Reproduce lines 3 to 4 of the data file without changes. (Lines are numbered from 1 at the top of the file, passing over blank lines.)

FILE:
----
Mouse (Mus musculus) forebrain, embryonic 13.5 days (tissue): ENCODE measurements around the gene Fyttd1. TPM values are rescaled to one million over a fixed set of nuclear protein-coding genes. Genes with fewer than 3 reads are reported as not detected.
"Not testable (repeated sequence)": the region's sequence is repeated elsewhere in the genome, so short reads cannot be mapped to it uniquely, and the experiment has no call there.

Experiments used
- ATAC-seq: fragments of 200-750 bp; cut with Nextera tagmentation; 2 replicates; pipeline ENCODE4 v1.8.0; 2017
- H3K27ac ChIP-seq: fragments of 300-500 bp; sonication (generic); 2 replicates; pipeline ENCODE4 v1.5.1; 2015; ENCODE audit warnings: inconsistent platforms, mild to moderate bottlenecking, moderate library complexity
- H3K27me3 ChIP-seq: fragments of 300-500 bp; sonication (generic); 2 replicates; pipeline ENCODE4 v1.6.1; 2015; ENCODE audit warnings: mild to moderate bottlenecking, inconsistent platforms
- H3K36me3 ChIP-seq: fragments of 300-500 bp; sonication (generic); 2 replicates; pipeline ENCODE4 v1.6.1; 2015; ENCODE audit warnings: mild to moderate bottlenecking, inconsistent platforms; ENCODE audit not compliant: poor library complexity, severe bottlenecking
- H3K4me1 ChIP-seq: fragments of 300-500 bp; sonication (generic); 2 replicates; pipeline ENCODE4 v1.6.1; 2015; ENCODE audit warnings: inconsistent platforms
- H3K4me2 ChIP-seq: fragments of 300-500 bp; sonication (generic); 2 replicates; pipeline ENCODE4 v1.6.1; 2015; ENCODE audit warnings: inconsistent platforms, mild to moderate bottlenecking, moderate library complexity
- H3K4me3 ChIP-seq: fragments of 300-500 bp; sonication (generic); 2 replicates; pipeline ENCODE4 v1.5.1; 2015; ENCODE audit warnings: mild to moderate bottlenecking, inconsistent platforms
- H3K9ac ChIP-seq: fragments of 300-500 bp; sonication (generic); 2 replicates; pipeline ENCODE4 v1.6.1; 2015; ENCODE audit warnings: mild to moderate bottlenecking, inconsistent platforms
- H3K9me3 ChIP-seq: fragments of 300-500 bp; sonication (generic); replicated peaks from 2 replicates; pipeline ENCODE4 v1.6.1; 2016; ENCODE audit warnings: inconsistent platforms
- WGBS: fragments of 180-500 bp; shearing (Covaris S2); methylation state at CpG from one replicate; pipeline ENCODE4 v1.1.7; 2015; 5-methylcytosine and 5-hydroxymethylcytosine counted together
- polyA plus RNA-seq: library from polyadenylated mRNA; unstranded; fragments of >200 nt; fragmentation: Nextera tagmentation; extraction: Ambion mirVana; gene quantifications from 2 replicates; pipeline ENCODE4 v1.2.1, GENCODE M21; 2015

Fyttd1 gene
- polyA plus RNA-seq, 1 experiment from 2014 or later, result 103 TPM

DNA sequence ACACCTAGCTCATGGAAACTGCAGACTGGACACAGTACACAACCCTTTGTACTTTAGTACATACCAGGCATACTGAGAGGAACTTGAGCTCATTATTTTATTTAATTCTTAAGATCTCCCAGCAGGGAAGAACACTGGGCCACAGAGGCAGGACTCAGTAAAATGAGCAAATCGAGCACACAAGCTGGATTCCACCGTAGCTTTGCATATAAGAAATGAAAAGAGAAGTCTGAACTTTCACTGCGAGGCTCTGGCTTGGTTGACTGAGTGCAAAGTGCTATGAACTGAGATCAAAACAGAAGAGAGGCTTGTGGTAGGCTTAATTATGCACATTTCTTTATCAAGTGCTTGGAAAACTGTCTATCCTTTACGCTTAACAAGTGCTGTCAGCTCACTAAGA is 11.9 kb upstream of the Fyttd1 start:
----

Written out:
Experiments used
- ATAC-seq: fragments of 200-750 bp; cut with Nextera tagmentation; 2 replicates; pipeline ENCODE4 v1.8.0; 2017